The UK gets precious little sunny weather each year, so it's no surprise that people want to make the most of it. 

If you're one of the millions working from home, now seems like the perfect opportunity to take your computer out in the garden for the day. 

Many laptops aren't designed for outdoor use though. In direct sunlight, you'll probably have a hard time making out what's on the screen, while the device can quickly overheat. 

However, with the help of these tips, it is possible to ensure your time outside is more productive than frustrating.

Find a good working environment

You'd always seek out the most suitable setup for working indoors, and that shouldn't change now you're outside. 

Look for a solid surface which can handle repeated clicks and taps, as well as somewhere you can see yourself working for 8 hours or more. If that means brining your office chair out onto the decking, so be it!

The idea of sitting in the sun might seem alluring, but consider picking a shaded area working. This will ensure neither you or your laptop show any ill effects from an extended period outside. 

Turn up your brightness

Most laptops automatically adjust their brightness according to the ambient light, although they aren't always the most reliable. It's worth checking for yourself to make sure. 

On Windows, head to Settings > System > Display, where you should see a slider marked 'Adjust brightness level'. For Mac it's System Preferences > Displays, where a similar slider appears. 

You may also want to consider turning on High Contrast mode, which inverts the colours and helps text to stand out more. 

On Windows, go to Settings > Ease of Access and click the 'High contrast' tab in the left pane. Click the toggle to turn it on. On Mac, it's System Preferences > Accessibility and checking the box next to 'Invert colours'.

Both operating systems offer various customisation options from these menus.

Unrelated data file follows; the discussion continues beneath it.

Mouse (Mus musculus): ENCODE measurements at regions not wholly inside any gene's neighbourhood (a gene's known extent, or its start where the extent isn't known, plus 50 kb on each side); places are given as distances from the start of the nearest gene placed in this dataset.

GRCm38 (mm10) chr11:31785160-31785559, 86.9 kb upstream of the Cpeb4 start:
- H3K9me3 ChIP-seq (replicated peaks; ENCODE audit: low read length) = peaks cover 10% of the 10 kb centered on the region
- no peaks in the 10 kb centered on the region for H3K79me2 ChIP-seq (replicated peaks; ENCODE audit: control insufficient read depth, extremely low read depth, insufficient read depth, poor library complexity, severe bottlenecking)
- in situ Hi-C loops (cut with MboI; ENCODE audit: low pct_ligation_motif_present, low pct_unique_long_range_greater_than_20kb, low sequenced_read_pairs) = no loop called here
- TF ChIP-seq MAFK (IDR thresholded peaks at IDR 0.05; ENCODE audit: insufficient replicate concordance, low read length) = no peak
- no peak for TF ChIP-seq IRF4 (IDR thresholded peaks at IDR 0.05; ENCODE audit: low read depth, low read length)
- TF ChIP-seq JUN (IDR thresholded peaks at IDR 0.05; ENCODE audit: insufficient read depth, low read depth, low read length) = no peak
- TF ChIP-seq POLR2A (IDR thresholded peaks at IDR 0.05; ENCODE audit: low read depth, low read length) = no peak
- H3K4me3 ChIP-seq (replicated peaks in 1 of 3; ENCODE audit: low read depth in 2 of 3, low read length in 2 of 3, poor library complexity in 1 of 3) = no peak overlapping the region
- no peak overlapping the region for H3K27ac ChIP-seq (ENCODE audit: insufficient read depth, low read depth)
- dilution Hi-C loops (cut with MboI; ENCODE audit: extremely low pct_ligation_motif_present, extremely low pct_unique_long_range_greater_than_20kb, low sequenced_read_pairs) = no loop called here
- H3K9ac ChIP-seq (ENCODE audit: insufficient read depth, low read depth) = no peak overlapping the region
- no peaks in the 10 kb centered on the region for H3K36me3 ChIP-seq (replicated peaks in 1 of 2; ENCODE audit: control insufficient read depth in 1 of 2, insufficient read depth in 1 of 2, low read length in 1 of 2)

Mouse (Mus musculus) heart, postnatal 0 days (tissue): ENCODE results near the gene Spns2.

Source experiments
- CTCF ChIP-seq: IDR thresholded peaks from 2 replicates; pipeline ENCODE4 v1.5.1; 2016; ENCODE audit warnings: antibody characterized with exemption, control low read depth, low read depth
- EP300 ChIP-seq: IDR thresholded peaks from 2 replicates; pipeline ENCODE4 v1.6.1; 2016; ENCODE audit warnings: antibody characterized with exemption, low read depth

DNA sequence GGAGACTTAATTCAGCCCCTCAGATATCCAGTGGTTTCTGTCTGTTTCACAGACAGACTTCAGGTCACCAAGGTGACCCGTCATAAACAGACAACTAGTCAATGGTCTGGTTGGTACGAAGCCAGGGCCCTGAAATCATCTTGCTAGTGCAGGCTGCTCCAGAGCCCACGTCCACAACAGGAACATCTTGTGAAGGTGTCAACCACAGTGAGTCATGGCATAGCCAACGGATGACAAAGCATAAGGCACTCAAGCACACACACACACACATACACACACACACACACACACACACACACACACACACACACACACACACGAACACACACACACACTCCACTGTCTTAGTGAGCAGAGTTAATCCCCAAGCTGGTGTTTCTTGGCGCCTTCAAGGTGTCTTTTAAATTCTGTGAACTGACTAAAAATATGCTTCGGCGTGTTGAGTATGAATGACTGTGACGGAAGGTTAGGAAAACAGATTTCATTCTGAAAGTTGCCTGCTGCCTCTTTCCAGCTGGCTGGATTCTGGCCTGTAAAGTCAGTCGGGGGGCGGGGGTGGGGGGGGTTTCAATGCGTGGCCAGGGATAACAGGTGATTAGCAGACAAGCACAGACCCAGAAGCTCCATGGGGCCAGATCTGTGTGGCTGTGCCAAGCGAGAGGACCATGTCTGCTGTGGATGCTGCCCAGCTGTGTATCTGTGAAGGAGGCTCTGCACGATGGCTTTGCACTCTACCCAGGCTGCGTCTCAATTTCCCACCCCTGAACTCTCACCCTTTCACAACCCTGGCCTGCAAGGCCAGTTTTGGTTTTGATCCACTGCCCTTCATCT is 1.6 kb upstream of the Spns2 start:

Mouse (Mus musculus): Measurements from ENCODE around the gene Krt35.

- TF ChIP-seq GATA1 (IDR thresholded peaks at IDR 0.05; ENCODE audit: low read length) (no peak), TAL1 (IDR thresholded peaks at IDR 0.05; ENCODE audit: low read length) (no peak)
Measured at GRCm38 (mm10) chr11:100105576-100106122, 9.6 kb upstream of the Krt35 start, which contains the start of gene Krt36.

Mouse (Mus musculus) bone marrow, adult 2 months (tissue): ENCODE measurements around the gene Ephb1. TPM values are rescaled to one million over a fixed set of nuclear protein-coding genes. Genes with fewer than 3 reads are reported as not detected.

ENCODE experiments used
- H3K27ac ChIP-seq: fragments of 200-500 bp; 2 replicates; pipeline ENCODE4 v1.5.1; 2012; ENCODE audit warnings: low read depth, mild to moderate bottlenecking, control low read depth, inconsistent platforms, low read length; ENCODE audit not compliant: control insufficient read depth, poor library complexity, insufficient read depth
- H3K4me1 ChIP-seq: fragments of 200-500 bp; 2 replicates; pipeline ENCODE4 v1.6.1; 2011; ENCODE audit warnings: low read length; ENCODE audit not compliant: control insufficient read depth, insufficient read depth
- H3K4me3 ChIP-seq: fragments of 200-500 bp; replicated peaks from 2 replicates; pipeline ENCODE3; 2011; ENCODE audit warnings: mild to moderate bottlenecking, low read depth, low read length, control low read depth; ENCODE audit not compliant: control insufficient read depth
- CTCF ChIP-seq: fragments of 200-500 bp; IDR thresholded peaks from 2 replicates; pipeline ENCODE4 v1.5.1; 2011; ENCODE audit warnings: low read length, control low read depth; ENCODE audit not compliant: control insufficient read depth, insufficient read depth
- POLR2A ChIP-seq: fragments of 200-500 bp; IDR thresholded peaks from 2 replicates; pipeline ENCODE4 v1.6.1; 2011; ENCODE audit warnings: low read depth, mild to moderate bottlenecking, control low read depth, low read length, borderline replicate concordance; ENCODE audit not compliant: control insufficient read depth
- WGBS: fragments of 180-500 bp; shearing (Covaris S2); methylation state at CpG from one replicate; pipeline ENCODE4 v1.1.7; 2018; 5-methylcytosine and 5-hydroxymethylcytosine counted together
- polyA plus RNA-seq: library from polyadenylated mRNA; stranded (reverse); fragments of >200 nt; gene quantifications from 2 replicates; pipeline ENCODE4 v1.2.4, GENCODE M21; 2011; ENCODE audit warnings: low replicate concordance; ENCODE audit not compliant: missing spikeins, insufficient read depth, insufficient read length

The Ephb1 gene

Take steps to reduce glare

Once upon a time, all laptops had matte screens which did a good job at absorbing external light sources. 

However, as screen technology has improved, most manufacturers have swapped these out for much more reflective glossy ones. You can still pick up matte screens on the likes of the Lenovo Yoga C740 or Acer Aspire 3, but they're relatively few and far between. 

If you're not in the market for a new laptop, there are some other practical steps you can take to reduce glare. 

NuShield's DayVue is an antireflective screen protector that can help to stop a glossy screen being so reflective, while there are some great alternatives on Amazon

For a complete solution, iCap's Notebooktent provides all-around coverage for laptops up to 16in.

Regularly used by live sports photographers, it can protect your laptop against all the elements you might experience when using it outside. 

Fully charge your laptop

Most modern laptops should be able to last a full working day, but only if they're fully charged before you start. 

Make sure your device is topped up before you start work, which should ensure you don't need to sit near a wall socket later in the day. 

Wear sunglasses

Aside from protecting your eyes, improved visibility is one of the main benefits of wearing sunglasses. It perhaps goes without saying that this is useful when using a laptop outside.

If you usually wear glasses, adaptive lenses from the likes of Glasses Direct are a great way to make the transition to working outside seamless without impairing your vision. 

Considering buying a new laptop for working outside? Look for one with a high maximum brightness, as well as efficient cooling system. Matte screens are preferable over glossy ones, although they're increasingly few and far between.

Nonetheless, our best laptop chart has some great options if you're looking to pick up a new device.